Were you surprised by how much your rates went up?
Yes 72%
No 28%

Despite the rising rates, there are reports indicating that inflation may be beginning to slow down when compared to 2023. As of January, the overall inflation rate is showing signs of decreasing, declining from 3.4% to 3.1% according to the Bureau of Labor Statistics. Consumers, however, have not seen the decline in necessities such as food and gas. Prices remained steady at 3.9% in December.

While inflation may be cooling down collectively, increased auto insurance prices demonstrate that not all prices of goods and services are dropping reactively.

Ways to save on auto insurance

Auto insurance costs may be on the rise, but there are also a handful of methods consumers can partake in to save a few extra dollars. In some cases, staying loyal to an insurance company may cause more harm than good. Those that do not stay loyal to their provider and shop around, may find better rates elsewhere.

If consumers have had accidents or forgot to make a payment while under the care of the current provider, then they may be paying higher rates as a result.

In another survey question conducted by Financebuzz, 42% of people haven’t considered switching their auto insurance. Comparatively, 44% have thought of making the move to another company, but they didn’t officially shift. Only 11% have changed their coverage once, and 3% have redirected to more than one company.

Have you switched your auto insurance provider in the last 12 months?
Yes, once 11%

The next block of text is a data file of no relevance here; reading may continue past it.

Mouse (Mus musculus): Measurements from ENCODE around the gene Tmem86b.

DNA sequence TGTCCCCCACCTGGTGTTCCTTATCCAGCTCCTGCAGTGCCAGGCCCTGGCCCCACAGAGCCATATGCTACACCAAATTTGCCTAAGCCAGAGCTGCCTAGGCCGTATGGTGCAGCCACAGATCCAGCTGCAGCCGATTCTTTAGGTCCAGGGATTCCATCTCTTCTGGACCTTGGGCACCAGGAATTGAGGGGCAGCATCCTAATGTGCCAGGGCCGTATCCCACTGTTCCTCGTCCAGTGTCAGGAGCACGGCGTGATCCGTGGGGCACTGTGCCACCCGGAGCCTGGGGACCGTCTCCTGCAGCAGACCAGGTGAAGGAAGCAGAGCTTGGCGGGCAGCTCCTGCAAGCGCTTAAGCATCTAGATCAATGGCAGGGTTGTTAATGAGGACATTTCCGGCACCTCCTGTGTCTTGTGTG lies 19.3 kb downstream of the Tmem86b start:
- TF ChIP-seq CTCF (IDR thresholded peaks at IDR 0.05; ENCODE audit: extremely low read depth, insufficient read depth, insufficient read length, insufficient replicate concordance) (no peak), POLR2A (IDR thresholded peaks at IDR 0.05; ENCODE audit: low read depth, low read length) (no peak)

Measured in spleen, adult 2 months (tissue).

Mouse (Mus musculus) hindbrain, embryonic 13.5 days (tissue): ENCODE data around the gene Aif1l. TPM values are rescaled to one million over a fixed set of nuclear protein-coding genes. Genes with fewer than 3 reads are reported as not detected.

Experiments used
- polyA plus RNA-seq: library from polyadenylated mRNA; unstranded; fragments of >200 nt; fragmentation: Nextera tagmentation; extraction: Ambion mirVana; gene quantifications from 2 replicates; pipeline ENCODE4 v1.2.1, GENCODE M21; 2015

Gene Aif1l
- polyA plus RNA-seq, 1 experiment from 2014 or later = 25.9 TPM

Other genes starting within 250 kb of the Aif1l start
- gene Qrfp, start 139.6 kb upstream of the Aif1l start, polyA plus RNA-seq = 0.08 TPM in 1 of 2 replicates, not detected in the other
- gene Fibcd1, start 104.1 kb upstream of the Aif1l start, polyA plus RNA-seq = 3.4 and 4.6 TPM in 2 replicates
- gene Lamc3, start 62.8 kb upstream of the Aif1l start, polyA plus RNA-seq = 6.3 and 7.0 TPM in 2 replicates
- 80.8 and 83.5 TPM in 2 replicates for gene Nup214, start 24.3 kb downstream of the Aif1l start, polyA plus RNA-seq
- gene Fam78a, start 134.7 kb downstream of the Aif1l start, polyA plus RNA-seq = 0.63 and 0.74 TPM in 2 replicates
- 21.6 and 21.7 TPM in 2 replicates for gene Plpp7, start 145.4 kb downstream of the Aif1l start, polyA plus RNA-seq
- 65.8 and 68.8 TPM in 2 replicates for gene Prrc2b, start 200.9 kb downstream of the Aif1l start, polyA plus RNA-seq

Yes, more than once 3%
No, but I considered it 44%
No, and I haven’t considered it. 42%

Bundling different coverage types under one insurance company is an additional way to save money. In the same survey, 46% of people say that they’ve opted into having their auto and home insurance under the same provider and it has saved them from extra costs.

In the last year, have you bundled your auto and home insurance with the same provider?
Yes, and it saves me money 46%
Yes, but it doesn’t save me money vs. having separate providers 8%
No 46%

One thing to keep in mind though is that bundling may not always be the best deal. 8% in the survey reported that packaging both together doesn’t save them any additional costs. Depending on the insurance company, it may be a better deal if you split policies among a couple of different providers.


Bottom line

While the cost of auto insurance premiums are on the rise, there are a few alternative options consumers can take with their providers to cut down existing costs and save money on car insurance.

Compared to last year, consumers on average now have to spend an extra $213 per month in order to receive the same needed goods and services. With other active price hikes like auto insurance, more U.S. households may need to rebudget in order to keep up with inflation-related costs.

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Author Details

Taylor Bushey Taylor Bushey is a professional writer with a background in the banking industry. She also covers topics including home, wellness, lifestyle, fashion, and beauty.